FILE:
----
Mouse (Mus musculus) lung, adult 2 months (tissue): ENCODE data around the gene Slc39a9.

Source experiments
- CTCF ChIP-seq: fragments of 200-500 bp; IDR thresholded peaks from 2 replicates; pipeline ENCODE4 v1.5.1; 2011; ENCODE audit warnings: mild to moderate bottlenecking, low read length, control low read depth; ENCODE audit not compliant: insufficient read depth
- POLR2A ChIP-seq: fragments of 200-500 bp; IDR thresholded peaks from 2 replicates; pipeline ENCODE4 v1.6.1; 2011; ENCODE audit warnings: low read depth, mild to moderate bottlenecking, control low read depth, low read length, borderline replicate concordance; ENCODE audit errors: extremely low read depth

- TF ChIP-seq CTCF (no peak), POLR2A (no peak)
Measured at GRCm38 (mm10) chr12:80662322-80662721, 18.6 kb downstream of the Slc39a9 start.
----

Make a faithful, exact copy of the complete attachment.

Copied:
Mouse (Mus musculus) lung, adult 2 months (tissue): ENCODE data around the gene Slc39a9.

Source experiments
- CTCF ChIP-seq: fragments of 200-500 bp; IDR thresholded peaks from 2 replicates; pipeline ENCODE4 v1.5.1; 2011; ENCODE audit warnings: mild to moderate bottlenecking, low read length, control low read depth; ENCODE audit not compliant: insufficient read depth
- POLR2A ChIP-seq: fragments of 200-500 bp; IDR thresholded peaks from 2 replicates; pipeline ENCODE4 v1.6.1; 2011; ENCODE audit warnings: low read depth, mild to moderate bottlenecking, control low read depth, low read length, borderline replicate concordance; ENCODE audit errors: extremely low read depth

- TF ChIP-seq CTCF (no peak), POLR2A (no peak)
Measured at GRCm38 (mm10) chr12:80662322-80662721, 18.6 kb downstream of the Slc39a9 start.